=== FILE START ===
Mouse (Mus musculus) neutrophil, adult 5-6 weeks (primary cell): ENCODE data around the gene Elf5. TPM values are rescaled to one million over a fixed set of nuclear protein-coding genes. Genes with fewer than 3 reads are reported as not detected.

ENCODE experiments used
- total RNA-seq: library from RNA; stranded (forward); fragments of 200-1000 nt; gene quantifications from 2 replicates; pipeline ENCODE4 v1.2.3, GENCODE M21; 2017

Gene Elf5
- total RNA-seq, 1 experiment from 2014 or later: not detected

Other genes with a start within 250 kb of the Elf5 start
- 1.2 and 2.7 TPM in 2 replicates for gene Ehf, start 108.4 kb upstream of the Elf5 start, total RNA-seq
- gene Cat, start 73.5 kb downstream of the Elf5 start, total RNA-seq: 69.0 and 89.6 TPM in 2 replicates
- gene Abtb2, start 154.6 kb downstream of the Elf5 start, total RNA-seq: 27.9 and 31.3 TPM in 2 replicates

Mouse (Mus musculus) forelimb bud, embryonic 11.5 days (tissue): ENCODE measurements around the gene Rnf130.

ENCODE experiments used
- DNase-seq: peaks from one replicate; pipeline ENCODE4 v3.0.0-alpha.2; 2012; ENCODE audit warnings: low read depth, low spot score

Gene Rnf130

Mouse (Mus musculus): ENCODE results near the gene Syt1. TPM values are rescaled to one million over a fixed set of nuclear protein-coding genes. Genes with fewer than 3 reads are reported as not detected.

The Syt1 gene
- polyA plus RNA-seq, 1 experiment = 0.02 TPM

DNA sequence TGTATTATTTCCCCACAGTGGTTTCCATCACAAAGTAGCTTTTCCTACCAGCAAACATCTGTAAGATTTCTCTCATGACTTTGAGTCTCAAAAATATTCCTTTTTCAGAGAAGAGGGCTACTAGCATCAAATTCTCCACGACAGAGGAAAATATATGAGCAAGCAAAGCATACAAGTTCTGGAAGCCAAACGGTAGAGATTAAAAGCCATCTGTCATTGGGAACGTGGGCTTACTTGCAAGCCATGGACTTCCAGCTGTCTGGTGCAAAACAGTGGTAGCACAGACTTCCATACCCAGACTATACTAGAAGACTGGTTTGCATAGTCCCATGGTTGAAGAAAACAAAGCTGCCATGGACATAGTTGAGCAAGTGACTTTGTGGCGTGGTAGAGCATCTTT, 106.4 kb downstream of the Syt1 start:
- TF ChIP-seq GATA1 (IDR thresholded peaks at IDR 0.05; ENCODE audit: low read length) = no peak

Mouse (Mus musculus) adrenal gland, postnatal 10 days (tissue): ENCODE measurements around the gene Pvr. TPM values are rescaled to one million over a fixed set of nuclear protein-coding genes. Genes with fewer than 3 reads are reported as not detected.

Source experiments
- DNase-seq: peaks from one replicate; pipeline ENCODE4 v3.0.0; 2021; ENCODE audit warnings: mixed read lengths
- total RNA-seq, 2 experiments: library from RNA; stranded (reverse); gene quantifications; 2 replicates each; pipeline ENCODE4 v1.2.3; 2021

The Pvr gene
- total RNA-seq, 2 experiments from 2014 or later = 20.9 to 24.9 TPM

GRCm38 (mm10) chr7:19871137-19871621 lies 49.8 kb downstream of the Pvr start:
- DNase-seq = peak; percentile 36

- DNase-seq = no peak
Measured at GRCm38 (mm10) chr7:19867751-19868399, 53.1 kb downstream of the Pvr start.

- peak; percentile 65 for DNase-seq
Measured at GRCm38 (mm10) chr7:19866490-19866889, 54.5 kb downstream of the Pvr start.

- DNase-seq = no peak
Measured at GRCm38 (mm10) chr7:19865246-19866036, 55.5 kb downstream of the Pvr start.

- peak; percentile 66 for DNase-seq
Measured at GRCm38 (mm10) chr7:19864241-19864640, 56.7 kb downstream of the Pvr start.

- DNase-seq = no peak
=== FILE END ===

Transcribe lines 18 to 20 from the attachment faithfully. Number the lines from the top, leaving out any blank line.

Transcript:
- TF ChIP-seq GATA1 (IDR thresholded peaks at IDR 0.05; ENCODE audit: low read length) = no peak

Mouse (Mus musculus) adrenal gland, postnatal 10 days (tissue): ENCODE measurements around the gene Pvr. TPM values are rescaled to one million over a fixed set of nuclear protein-coding genes. Genes with fewer than 3 reads are reported as not detected.

Source experiments